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Teacher Tells Black Children Trump Will Send Them To Africa

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John Sousa is a white high school teacher at Wesley Chapel High School, near Tampa, Florida.

He has been suspended from his position after allegedly telling a group of black students:

Don't make me call Donald Trump and send you back to Africa.

The comment came to light only after the father of one of the kids posted about it on Facebook. Only then did school administrators get involved.

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I believe he's sorry but he's only sorry because he's in trouble.

Sousa has been placed on administrative leave while the remarks are investigated.

District spokesperson Linda Cobbe spoke to ABC Action News regarding the alleged remarks:

If he in fact said that, it's absolutely unacceptable. It exhibits very poor judgment and we will take appropriate action.

As Jones writes in his post, he called Sousa and confronted him.

He actually admitted saying it. He said it was just an off the wall comment and wasn't meant to be racist.

 

This is a common reaction to people being called out for racist remarks or behavior — saying something overtly and obviously racist “wasn't meant to be racist.”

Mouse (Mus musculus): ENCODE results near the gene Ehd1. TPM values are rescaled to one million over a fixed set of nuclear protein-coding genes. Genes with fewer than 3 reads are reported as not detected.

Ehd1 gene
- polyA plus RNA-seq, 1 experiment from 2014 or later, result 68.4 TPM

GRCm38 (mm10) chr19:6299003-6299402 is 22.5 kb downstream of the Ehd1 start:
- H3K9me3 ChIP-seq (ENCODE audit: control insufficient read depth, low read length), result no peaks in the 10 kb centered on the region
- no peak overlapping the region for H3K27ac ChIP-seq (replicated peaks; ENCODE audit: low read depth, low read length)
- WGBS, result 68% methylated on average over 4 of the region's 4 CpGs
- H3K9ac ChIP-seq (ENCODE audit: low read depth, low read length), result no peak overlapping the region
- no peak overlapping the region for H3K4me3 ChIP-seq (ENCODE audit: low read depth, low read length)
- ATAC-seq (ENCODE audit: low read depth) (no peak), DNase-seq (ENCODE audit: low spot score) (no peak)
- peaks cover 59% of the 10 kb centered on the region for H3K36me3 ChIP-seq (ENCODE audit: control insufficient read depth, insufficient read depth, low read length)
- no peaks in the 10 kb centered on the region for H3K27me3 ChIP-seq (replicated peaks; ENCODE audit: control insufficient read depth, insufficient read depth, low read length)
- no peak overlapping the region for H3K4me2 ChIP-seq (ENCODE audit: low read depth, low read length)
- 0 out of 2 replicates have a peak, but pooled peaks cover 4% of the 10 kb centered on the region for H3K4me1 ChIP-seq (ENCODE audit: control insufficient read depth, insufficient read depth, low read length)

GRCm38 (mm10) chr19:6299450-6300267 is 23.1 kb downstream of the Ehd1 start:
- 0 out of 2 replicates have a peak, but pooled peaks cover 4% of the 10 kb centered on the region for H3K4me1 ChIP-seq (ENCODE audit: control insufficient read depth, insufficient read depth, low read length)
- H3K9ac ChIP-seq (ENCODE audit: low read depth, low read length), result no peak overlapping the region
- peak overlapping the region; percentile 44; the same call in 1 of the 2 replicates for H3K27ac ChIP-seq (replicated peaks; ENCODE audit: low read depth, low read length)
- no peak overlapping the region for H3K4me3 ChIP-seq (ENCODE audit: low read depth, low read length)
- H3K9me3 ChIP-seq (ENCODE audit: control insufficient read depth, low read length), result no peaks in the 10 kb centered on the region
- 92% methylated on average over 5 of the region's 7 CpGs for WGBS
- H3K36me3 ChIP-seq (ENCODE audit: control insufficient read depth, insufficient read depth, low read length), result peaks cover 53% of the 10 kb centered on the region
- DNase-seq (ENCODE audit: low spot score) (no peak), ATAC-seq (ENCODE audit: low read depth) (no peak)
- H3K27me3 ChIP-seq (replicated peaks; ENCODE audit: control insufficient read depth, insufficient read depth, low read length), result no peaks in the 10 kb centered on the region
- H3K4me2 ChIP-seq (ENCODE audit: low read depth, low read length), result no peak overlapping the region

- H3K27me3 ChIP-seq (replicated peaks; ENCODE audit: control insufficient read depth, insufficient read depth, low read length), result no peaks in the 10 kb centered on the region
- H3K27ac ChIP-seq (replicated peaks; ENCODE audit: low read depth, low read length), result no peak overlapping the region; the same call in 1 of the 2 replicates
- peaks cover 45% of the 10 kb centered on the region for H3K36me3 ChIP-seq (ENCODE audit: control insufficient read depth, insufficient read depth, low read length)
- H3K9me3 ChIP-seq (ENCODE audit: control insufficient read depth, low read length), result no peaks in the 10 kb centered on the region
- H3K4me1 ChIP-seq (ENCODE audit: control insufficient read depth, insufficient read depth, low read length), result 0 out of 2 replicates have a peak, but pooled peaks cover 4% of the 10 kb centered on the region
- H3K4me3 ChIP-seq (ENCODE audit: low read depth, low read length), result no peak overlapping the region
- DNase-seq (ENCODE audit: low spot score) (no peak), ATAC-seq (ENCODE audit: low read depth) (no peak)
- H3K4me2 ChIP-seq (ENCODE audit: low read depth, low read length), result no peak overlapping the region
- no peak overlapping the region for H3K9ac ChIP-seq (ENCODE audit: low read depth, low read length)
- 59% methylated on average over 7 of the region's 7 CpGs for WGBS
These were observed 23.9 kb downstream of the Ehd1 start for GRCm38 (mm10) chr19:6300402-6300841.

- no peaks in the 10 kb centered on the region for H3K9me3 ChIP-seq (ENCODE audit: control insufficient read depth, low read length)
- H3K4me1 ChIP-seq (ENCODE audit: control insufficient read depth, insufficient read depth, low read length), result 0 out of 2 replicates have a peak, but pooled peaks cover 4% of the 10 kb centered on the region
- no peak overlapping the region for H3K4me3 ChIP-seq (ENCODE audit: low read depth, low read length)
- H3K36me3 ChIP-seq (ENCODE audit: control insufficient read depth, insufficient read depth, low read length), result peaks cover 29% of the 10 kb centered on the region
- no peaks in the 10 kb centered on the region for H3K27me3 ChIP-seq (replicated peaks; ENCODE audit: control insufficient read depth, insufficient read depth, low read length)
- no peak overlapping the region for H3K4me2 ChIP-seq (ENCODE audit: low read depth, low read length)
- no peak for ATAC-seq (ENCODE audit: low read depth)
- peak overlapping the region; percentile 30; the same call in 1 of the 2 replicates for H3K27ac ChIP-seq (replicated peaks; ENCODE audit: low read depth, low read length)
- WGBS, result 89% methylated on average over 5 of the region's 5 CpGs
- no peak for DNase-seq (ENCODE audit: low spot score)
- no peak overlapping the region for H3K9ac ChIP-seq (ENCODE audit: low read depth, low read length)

It's such a ubiquitous response that it's become clear these racist attitudes, and their firm protection in our culture/justice system, are so engrained that the culprits are instantly in denial over how easily they threw out racist remarks.

After all, at this point people must know saying something like this bears a significant risk for them if the remarks ever get online.

And that's setting aside the fact that saying something like that to CHILDREN is pretty traumatizing.

But the thing is, these thoughts are braided so tightly into the culture in parts of this country that the social and professional risks aren't even considered by many.

As Jones writes in his post,

I believe he's sorry but he's only sorry because he's in trouble.

This incident comes after a sharp rise in hate crimes in the days since the election, and point to a troubling trend of violence and bigotry in this country.

As CNN reports, the Southern Poverty Law Center says there have been 300 cases “of hateful harassment or intimidation” since Donald Trump won the presidency.

'They've been everywhere -- in schools, in places of business like Wal-Mart, on the street,' SPLC President Richard Cohen said.

Since Tuesday, Muslim women have been tweeting en masse about their sudden new fear to wear hijabs in public.

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Donald Trump has spoken out against the crimes. In an interview with "60 Minutes" he said:

If it helps. I will say this, and I will say right to the cameras: Stop it.

But few can argue with the fact that it is his own rhetoric that encouraged this sort of behavior.

And considering the fact that he refused to denounce literal members of the KKK who supported him, many would argue this call for people to "stop it" is too little, too late.

Plus, yesterday Trump announced his appointment of Steve Bannon, the ex-head of Breitbart News.

As the SPLC reminds us, Bannon has implied black people are “naturally aggressive and violent” and published articles which claim “rape culture” is “integral” to Islam.

You can read more about Bannon here.

Citations: TIME, CNN, DailyMail.com